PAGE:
Evevry morning when she wakes up rushes to our room she wishes us both but is deeply attached to her grand mother .. her grand mother is her world and my wife dotes on our first grand child..than comes Zaira Saif Shakir she calls Fatima ..and this to compensate the excess love I shower on Nerjis Asif Shakir a Malang like me..

Nerjis Asif Shakir only 5 month old knows the camera its functions after I shoot her pictures she sees the image on the camera monitor..and I know for a fact undeniably this grand child will be the finest street photographer of Mumbai..she has already begun shooting pictures assisted by me and I have bequeathed both of them the camera as an instrument of peace hope humanity.

Marziya misses Kim and Viola and Viola is in her as she sits lowers herself to shoot pictures just like Viola a thought that amazes me she frames her pictures magically .. but of late due to work I hardly get time to take her out...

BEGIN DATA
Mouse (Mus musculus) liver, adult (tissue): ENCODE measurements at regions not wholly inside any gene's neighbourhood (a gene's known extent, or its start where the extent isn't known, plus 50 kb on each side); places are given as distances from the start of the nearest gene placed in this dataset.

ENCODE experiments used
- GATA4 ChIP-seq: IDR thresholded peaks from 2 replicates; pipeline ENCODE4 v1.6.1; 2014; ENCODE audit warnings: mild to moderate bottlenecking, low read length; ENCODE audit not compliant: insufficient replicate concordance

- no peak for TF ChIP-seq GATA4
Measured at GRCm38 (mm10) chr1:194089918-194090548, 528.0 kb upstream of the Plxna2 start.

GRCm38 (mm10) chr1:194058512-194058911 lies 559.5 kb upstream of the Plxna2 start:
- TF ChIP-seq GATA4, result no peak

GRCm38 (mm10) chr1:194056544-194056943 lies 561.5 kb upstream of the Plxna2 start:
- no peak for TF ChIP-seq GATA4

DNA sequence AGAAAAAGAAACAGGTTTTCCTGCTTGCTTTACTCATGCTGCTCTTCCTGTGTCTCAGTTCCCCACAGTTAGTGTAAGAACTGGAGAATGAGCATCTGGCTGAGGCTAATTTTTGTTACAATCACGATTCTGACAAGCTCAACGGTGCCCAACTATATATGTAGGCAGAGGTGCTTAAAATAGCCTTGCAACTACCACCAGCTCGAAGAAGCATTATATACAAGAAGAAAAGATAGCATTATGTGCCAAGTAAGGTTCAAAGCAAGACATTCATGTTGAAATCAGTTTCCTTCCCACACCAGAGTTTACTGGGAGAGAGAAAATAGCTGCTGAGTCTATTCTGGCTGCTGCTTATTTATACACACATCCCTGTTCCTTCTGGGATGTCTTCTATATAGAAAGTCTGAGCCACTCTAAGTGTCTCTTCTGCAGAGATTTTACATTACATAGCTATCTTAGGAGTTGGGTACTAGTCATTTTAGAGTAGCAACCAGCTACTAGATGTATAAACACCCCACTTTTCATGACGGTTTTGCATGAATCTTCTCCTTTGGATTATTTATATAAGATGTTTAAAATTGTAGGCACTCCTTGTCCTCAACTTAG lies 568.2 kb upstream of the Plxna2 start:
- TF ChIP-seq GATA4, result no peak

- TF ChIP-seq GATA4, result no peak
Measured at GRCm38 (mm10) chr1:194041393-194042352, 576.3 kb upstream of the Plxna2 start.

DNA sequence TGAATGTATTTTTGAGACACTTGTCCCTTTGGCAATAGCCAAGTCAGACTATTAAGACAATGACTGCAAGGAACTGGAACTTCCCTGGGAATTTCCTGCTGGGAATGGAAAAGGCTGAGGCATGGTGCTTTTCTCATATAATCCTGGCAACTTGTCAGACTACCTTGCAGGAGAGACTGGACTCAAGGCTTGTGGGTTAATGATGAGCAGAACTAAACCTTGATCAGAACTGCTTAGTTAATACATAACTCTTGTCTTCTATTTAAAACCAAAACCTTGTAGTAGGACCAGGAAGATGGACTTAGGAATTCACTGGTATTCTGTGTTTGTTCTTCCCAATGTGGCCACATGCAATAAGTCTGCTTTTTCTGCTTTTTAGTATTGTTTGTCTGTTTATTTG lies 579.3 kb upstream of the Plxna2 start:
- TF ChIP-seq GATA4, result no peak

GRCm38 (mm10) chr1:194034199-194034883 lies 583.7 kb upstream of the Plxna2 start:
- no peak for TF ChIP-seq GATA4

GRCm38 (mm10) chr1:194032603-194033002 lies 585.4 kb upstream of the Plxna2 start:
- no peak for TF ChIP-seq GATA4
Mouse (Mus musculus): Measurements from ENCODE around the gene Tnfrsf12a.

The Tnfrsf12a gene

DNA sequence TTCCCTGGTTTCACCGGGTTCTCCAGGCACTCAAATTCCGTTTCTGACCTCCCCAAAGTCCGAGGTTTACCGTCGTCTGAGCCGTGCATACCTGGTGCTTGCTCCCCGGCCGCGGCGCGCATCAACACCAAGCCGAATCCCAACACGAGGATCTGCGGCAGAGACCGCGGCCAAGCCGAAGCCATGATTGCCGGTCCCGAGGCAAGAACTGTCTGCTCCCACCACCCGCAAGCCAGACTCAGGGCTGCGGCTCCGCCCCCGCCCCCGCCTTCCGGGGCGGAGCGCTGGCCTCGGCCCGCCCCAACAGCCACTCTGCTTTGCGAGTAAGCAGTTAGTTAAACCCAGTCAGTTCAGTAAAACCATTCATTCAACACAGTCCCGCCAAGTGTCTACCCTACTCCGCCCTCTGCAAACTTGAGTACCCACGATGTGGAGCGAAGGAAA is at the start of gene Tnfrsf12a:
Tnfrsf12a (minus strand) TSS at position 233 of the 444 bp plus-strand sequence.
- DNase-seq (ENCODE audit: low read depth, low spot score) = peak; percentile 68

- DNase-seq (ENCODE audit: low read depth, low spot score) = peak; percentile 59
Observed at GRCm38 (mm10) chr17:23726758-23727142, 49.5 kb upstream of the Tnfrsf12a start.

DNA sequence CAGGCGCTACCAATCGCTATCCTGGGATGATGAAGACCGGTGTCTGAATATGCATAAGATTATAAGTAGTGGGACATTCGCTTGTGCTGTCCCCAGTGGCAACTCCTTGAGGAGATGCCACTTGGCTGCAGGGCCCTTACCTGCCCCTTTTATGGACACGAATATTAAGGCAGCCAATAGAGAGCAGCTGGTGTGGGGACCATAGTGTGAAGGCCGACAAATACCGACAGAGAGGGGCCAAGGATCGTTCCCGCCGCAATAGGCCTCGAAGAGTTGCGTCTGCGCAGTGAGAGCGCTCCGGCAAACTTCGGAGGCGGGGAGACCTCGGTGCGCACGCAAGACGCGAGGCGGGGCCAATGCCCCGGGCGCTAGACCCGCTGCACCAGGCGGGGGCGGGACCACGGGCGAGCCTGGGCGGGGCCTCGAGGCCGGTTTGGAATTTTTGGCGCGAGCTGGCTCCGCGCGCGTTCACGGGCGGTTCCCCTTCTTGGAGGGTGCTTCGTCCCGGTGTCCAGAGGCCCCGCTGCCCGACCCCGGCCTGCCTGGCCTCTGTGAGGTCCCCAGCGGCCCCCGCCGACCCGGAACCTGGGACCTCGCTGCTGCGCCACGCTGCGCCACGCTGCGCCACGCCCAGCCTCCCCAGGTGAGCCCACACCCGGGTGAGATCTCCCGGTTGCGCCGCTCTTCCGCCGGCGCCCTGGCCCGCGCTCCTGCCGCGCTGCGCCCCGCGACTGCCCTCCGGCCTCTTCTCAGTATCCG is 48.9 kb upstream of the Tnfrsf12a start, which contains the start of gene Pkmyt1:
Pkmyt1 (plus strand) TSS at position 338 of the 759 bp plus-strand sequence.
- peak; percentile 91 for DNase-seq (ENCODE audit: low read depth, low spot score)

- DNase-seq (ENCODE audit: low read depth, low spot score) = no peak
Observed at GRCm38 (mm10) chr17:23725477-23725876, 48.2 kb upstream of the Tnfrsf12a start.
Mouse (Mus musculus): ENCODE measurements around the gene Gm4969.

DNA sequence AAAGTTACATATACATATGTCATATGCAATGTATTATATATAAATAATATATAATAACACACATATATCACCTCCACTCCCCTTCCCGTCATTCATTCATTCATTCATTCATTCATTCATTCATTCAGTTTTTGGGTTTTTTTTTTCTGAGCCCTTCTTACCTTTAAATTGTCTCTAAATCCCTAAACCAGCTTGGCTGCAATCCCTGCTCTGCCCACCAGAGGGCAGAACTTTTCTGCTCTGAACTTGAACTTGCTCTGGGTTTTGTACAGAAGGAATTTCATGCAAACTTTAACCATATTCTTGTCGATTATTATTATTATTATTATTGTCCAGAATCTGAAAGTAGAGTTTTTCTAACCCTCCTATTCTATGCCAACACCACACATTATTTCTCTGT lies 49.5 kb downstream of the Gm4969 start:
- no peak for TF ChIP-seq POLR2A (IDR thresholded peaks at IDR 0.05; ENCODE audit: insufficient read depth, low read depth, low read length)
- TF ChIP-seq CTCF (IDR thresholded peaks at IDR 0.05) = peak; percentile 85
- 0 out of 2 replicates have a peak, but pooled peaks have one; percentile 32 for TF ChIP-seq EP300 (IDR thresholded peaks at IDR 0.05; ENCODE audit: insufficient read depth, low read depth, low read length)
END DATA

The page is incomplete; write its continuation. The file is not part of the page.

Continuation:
Marziya has a great fan following friends call me up to speak to her , and she heals ..she has yet to meet my boss with whom she shares her birthday..Nerjis Asif Shakir her sister shares her birthday with her father.

Fear of Flying ...

Its true I have never flown a kite in my life
but my words on the wings of pictures fly
mingle with the spectral spirits in the sky
through the soul of the manja connected
to the internet i show you the streets
where they live they die broken
down souls on gravestones lie
as the selfish world passes them by

Patang Udane Ke Bahane Aja ..Aja Chat Pe Jind Meriye

Makar Sankranti Kite Flying Festival Mumbai 2012

219,831 items / 1,815,289 views

I dont fly kites I have never ever flown a kite but I know the feeling the gusto the fervor being a beggar poet who flies on the wings of his poetry and photo blogs..

I have not any kite pictures this Makar Sakranti.. simply because I have lost my maneuverability , earlier I was independent with ample time at my disposable not anymore I work at a high end fashion store and when I finish work and come home I am dog tired I hit the sack..

So I am using an old picture to tell my story...and the story of Makar Sakranti 2012